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Students can take advantage of a number of first-class technology resources available at Temple University, including the TECH Center, a state-of-the-art technology facility on Main Campus at 12th Street and Montgomery Avenue with over 600 computers available for student use. Software needed for all academic disciplines is centralized in the center, making it easy for students to find the programs they need. Additional features include specialized multimedia labs, breakout rooms for group study, video served to lab computer desktops, wireless lounge space, EZ-Stop Internet browsing stations, and a Starbucks café. In addition, for the convenience of students, there is 24-hour access to the center. For more information on the TECH Center, go to http://techcenter.temple.edu.
The Computer Services Help Desk is also located in the TECH Center. At the help desk, professional consultants offer technical assistance on a wide range of computer topics. To obtain assistance, students can stop by the help desk on the first floor of the TECH Center, call 215-204-8000, or send e-mail to firstname.lastname@example.org.
In order to use the computer resources at the TECH Center as well as Temple's numerous applications and systems available online, you will need your AccessNet username and password. With this login information, you can gain entry to the TUportal web site (http://tuportal.temple.edu), a single gateway to the university's most popular services, including TUmail, Blackboard, OWLnet, Diamond Dollars, the Cherry & White Pages, My Backpack, and My Housing.
TUmail is an integrated e-mail system accessible anywhere on the internet to students using a web browser or software such as Microsoft Outlook or Netscape Mail. The Blackboard system enables faculty and students to share coursework materials and discuss topics online. OWLnet allows students to review course prerequisites and register for classes, view rosters, check grades, view account balances and financial aid information, and pay bills, all on the web.
For up-to-date information on the rapidly-changing nature of technology at Temple, including wireless access and security awareness initiatives, go to the Computer Services web site at www.temple.edu/cs.
For the locations of Computer Services Help Desks at Ambler, Fort Washington, TUCC and the Health Sciences Center, go to the Walk-In Support section of the Computer Services web site (www.temple.edu/cs/helpdesk/contact/walkin.htm).
In Fall 2006, Ambler Campus opened its new Ambler Learning Center, a state-of-the-art facility incorporating smart classrooms, wireless technology, new computer labs/classrooms, breakout room and study lounges.
It is recommended, and in some cases required, that students consult with an advisor prior to registration. The advisor reviews the proposed coursework and attempts to keep students informed of the requirements for graduation. In addition, the advisor helps the students achieve breadth in the curriculum and provides other assistance needed.
Academic advisors strive to avoid errors when advising students about program requirements, although the college cannot assume liability for errors in advising. Students must, therefore, assume primary responsibility for knowing the requirements for their degree and for acquiring current information about their academic status.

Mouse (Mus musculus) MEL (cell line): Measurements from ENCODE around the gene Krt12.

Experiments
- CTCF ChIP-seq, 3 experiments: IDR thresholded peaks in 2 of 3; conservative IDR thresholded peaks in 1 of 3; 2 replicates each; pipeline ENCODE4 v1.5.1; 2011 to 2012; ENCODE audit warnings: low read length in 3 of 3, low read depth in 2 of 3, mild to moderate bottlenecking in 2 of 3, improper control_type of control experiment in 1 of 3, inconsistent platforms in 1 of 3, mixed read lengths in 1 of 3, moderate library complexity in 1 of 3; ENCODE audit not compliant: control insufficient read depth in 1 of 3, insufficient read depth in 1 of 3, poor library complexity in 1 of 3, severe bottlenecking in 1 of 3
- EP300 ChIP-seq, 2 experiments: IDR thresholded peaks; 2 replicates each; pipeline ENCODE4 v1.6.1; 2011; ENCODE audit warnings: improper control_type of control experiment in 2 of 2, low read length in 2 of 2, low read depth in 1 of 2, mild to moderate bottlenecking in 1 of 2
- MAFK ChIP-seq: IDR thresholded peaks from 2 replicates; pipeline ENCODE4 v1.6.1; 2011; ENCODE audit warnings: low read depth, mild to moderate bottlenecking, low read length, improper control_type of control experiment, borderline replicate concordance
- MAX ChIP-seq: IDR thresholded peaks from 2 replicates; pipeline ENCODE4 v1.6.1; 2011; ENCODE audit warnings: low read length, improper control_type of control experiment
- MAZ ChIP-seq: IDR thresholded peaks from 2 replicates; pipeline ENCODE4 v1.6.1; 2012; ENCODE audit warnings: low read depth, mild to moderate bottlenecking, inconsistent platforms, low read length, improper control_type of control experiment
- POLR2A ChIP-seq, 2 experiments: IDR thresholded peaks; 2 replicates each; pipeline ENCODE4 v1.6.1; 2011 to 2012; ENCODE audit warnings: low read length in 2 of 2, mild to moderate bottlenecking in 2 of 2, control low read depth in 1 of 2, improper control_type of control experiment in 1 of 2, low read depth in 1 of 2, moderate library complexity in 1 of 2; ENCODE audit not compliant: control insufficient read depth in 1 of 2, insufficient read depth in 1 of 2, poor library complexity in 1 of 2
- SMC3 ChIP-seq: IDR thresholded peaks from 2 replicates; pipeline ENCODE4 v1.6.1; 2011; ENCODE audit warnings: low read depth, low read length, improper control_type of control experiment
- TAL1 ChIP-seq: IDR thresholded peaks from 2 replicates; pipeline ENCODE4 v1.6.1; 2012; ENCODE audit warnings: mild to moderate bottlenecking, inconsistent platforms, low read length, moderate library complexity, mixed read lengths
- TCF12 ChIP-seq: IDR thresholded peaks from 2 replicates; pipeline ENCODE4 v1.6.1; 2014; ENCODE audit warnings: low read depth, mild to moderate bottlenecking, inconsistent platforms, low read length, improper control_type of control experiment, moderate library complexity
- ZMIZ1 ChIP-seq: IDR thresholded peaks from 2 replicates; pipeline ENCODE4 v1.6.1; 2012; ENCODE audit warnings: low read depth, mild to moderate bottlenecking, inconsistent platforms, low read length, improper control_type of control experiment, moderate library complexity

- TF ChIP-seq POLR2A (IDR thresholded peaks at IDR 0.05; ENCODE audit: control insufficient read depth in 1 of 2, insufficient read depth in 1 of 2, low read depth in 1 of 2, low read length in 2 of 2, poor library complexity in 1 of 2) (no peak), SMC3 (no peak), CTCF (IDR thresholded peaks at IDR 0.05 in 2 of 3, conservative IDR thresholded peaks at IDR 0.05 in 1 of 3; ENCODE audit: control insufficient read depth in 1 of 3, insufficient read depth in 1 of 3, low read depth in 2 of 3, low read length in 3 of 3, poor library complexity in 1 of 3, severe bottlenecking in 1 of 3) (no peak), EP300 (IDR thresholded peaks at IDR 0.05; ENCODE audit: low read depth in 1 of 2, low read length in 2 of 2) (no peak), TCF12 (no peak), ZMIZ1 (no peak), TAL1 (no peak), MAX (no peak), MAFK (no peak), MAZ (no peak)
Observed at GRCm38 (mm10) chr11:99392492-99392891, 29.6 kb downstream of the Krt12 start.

Students are required to meet with an advisor when they do not meet the academic standards set by their college. See the Academic Policies section of the Bulletin, called Probation and Dismissal, for detailed information.
Each school, college, and campus of the university offers a range of academic advising for students. Professional advisors and/or faculty advisors help students plan curriculum, choose majors, make vocational and post-graduate plans, and resolve a variety of academic issues. Students should consult the specific advising unit in their colleges and schools for services and policies that apply to them. Please refer to your school or college section of this Bulletin for locations and specific information about these units.
Kimberly Miller, Acting Director
1800 N. Broad Street
Pearson Hall 103
Hours of Operation
Monday-Friday 8:30 a.m. - 5:00 p.m.
The Student Athlete Academic Advising & Support Center (SAAASC) monitors the academic progress of all student athletes. From the admissions stage through graduation, the center provides coordination of academic services, academic counseling, advising, and tutoring to all Temple University student athletes. The center has a strong commitment to the education and graduation of all student athletes.
The mission of the Student Athlete Academic Advising & Support Center at Temple University is to assist all student athletes in their development as individuals and as active members of the university community. The center will provide an environment that embraces student athlete personal, academic, and social growth. It is the mission of the center that student athletes utilize the resources and opportunities provided to develop and refine the necessary skills to achieve their personal goals.
The Student Athlete Academic Advising & Support Center promotes academic excellence through ensuring student athlete welfare at every opportunity, while empowering student athletes in their decision-making and life skills. Student athletes will be accountable and responsible members of the Temple University and surrounding communities.
In order to assist student athletes with the balancing of their academic endeavors with their athletic commitments, the Student Athlete Academic Advising & Support Center provides structured quiet study hall services to student athletes.
The study hall facilities in Pearson Hall are available to student athletes Monday through Thursday from 9 a.m. to 3 p.m. and 6 p.m. to 9:30 p.m., Fridays 9 a.m. to 3 p.m., and Sundays 2 p.m. to 5 p.m.
Study hall hours in the Edberg-Olson Football Complex are determined by the football staff.
Student Athlete Tutoring
Tutoring is a service offered to student athletes by the Student Athlete Academic Advising & Support Center. The tutorial program is designed to act as a supplement to classroom instruction, individual study, and preparation.